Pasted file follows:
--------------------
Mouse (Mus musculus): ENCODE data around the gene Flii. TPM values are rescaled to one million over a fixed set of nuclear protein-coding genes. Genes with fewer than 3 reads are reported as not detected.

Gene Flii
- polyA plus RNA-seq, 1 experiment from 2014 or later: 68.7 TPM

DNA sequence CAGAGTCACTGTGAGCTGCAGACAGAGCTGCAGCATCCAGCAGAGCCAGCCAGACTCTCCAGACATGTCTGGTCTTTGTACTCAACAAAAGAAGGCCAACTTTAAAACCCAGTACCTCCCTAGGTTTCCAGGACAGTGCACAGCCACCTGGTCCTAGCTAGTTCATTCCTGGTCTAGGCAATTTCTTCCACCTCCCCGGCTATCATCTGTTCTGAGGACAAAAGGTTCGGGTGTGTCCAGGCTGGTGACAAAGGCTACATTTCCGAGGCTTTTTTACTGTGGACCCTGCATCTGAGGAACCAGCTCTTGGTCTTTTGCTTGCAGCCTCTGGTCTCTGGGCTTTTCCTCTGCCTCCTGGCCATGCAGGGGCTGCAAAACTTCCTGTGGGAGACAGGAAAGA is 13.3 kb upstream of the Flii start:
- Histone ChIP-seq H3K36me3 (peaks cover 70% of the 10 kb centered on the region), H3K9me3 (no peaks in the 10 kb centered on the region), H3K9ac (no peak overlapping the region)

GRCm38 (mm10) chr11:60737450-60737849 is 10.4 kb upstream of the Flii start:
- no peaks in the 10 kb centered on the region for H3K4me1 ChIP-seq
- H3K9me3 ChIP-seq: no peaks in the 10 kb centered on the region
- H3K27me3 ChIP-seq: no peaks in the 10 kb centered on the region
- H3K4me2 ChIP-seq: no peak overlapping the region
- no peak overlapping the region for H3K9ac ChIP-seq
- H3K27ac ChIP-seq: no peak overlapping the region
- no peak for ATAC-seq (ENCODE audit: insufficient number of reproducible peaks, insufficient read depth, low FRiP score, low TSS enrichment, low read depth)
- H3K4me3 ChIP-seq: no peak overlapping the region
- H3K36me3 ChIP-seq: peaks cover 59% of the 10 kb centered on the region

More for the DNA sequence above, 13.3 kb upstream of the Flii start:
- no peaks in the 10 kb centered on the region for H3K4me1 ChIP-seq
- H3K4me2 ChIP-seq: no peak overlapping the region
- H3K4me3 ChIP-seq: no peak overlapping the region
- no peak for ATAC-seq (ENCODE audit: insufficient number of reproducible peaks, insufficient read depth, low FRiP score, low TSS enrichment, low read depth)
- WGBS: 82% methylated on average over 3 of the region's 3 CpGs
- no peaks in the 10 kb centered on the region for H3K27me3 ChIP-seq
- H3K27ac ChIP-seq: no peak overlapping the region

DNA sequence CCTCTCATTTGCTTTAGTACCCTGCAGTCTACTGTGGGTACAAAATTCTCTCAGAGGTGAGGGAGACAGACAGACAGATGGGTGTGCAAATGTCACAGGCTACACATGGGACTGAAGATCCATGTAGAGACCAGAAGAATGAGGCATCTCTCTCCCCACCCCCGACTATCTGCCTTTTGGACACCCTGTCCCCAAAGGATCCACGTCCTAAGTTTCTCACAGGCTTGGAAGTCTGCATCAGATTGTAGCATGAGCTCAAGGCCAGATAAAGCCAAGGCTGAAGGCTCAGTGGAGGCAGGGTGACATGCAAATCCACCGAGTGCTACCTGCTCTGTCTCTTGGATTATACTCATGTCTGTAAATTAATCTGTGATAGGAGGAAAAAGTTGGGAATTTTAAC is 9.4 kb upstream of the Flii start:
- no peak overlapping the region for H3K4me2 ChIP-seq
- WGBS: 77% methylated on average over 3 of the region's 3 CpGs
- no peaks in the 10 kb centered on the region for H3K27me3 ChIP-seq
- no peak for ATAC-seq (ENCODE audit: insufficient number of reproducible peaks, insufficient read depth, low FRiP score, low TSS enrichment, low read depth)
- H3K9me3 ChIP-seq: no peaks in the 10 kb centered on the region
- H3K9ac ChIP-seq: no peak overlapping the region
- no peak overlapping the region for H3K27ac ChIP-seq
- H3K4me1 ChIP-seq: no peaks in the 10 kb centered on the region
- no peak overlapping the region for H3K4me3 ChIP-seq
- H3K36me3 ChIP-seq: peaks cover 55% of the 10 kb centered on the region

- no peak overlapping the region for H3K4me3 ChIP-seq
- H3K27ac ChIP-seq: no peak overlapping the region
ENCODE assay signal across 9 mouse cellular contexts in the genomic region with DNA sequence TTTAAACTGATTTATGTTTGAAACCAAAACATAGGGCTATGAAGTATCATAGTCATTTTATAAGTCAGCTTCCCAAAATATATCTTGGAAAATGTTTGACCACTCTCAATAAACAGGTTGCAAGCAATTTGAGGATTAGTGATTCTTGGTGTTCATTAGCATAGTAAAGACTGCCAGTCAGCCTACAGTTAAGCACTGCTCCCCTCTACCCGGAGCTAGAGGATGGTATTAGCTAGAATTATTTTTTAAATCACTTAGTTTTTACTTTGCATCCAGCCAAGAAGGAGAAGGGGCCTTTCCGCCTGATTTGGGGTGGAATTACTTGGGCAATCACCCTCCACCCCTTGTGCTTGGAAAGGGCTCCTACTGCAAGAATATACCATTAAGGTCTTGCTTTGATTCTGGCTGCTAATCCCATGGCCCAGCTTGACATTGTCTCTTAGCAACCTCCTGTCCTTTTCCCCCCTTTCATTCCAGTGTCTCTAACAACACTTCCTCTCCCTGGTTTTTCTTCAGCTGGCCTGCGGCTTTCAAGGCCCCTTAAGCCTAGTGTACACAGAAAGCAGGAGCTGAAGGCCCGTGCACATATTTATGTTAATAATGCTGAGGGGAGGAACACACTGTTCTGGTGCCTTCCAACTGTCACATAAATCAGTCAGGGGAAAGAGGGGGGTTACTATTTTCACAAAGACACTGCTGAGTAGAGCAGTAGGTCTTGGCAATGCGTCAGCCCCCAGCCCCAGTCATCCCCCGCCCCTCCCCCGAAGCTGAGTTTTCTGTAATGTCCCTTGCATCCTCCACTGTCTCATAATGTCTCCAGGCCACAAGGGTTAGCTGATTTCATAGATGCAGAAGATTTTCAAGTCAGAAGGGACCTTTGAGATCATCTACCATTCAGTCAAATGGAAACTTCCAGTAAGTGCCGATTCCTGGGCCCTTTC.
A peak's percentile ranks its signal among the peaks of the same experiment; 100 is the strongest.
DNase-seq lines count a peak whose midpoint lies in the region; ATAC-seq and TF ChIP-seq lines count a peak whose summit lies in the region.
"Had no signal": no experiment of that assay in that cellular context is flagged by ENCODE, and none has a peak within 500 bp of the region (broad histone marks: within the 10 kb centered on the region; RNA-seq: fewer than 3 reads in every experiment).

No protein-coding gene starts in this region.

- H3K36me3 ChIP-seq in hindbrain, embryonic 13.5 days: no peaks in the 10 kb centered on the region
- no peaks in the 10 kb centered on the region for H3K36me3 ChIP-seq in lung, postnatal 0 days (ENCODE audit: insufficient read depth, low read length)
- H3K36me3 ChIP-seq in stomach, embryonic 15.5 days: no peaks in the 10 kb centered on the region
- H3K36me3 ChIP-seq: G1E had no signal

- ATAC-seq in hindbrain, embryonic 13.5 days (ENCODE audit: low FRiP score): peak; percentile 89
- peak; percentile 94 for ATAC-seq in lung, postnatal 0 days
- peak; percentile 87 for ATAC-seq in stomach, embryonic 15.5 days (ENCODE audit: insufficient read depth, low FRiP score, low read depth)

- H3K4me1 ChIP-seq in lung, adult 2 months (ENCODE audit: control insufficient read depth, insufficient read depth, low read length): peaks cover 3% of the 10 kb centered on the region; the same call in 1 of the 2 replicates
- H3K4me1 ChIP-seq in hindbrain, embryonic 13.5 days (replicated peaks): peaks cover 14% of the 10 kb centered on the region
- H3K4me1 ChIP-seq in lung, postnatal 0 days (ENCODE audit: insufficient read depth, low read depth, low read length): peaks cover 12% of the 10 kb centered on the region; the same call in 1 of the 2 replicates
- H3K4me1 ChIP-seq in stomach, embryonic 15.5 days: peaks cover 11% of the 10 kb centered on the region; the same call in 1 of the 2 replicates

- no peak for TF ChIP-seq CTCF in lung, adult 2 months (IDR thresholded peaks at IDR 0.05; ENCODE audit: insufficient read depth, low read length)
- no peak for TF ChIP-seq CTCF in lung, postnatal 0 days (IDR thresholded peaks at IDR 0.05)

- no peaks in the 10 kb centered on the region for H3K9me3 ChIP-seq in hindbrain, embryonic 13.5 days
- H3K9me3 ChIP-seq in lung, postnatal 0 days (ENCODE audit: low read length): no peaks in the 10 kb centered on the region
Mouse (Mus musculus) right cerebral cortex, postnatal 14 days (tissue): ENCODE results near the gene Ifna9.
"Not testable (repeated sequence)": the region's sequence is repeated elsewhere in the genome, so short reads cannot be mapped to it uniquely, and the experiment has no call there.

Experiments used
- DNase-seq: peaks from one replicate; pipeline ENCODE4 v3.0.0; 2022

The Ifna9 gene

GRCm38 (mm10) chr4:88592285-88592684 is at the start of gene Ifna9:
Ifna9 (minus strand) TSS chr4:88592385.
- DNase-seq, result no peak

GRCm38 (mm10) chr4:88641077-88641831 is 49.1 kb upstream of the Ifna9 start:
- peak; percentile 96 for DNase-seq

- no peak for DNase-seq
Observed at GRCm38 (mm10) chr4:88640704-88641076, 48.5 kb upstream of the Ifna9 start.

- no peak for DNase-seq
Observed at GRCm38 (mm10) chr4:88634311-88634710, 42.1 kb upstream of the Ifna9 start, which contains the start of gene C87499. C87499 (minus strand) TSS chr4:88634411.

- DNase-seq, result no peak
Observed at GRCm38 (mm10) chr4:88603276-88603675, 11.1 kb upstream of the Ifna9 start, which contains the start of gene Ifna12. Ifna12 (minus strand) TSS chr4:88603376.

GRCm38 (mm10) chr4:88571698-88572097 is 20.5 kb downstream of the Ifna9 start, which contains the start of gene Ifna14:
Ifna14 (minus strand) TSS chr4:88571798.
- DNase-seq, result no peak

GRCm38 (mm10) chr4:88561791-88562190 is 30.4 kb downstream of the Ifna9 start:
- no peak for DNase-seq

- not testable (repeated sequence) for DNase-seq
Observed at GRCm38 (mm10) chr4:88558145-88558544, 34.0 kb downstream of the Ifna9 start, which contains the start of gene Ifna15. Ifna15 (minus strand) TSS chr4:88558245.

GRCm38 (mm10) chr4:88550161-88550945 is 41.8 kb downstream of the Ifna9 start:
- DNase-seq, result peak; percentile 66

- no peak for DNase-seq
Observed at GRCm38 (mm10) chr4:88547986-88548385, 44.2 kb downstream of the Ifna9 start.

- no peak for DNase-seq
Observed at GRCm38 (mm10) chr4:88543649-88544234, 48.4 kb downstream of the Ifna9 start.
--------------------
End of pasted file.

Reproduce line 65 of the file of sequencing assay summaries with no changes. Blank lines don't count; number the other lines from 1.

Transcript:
GRCm38 (mm10) chr4:88641077-88641831 is 49.1 kb upstream of the Ifna9 start: